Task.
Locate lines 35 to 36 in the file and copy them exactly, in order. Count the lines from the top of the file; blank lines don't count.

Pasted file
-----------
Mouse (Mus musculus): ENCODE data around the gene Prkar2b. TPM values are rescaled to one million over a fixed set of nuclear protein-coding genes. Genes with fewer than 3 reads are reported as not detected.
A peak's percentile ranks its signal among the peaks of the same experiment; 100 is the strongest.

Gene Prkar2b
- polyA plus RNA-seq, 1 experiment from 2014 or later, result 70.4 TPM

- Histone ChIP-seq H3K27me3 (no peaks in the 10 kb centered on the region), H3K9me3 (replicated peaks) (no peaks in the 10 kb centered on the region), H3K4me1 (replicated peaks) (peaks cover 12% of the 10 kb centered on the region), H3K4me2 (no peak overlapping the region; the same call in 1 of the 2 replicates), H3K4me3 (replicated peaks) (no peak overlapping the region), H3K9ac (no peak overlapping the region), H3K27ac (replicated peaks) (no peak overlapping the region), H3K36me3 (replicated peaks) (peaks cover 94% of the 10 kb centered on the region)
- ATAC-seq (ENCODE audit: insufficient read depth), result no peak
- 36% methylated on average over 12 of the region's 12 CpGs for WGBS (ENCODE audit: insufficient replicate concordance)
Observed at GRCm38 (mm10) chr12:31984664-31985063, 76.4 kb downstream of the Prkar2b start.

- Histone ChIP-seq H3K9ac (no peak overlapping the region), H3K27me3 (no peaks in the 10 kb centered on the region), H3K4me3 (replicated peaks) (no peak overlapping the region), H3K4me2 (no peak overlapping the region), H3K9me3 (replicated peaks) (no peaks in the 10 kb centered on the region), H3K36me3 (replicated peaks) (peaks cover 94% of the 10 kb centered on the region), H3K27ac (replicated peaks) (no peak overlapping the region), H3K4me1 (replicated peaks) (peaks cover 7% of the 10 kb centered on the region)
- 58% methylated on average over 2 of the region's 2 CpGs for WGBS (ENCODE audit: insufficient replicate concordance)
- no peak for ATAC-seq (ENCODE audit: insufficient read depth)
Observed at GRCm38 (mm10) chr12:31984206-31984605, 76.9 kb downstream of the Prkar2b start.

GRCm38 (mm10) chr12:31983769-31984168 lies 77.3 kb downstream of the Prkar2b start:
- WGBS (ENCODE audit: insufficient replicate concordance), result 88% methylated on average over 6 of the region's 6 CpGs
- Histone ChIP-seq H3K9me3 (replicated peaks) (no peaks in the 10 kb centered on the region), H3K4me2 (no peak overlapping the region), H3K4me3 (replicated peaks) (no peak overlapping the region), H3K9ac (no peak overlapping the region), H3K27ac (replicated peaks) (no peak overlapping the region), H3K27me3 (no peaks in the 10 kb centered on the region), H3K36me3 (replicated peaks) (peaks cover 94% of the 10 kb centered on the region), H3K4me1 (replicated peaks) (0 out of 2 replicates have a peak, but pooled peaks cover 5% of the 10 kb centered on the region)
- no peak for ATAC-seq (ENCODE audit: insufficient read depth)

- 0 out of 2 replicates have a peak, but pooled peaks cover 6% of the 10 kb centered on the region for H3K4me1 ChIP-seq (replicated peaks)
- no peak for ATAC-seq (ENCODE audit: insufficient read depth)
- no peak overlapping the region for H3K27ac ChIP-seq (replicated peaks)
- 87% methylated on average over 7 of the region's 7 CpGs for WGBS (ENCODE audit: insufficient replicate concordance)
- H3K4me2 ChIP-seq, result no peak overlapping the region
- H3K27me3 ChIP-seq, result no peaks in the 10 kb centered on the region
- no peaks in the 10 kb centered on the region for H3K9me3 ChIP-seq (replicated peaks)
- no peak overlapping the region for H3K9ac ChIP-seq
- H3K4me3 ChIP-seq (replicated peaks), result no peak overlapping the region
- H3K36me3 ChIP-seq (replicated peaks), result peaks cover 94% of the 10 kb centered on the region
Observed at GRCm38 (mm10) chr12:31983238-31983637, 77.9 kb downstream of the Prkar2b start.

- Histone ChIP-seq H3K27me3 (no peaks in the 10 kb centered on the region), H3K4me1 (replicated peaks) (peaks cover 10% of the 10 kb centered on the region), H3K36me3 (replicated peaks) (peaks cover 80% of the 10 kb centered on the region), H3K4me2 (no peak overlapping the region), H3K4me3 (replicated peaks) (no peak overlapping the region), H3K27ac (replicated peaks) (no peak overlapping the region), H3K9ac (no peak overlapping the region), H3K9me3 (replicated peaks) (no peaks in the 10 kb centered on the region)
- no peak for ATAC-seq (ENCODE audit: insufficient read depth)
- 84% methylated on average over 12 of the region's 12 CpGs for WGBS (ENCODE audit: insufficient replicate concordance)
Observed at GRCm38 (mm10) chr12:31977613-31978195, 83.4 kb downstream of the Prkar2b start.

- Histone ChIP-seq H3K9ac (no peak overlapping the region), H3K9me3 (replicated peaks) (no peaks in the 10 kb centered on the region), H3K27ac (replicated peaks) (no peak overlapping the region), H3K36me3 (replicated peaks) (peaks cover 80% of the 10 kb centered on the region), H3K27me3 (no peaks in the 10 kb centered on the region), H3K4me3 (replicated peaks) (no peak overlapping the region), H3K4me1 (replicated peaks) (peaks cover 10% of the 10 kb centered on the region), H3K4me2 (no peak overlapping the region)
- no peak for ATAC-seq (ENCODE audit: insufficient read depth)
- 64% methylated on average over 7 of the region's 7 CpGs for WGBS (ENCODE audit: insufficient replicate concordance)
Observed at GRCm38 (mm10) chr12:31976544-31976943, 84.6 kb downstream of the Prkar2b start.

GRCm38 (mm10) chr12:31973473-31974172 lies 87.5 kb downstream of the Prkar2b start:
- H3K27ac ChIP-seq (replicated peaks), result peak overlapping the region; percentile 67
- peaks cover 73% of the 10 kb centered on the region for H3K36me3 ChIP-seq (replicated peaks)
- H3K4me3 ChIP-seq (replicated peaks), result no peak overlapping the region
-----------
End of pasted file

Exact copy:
Observed at GRCm38 (mm10) chr12:31976544-31976943, 84.6 kb downstream of the Prkar2b start.

GRCm38 (mm10) chr12:31973473-31974172 lies 87.5 kb downstream of the Prkar2b start: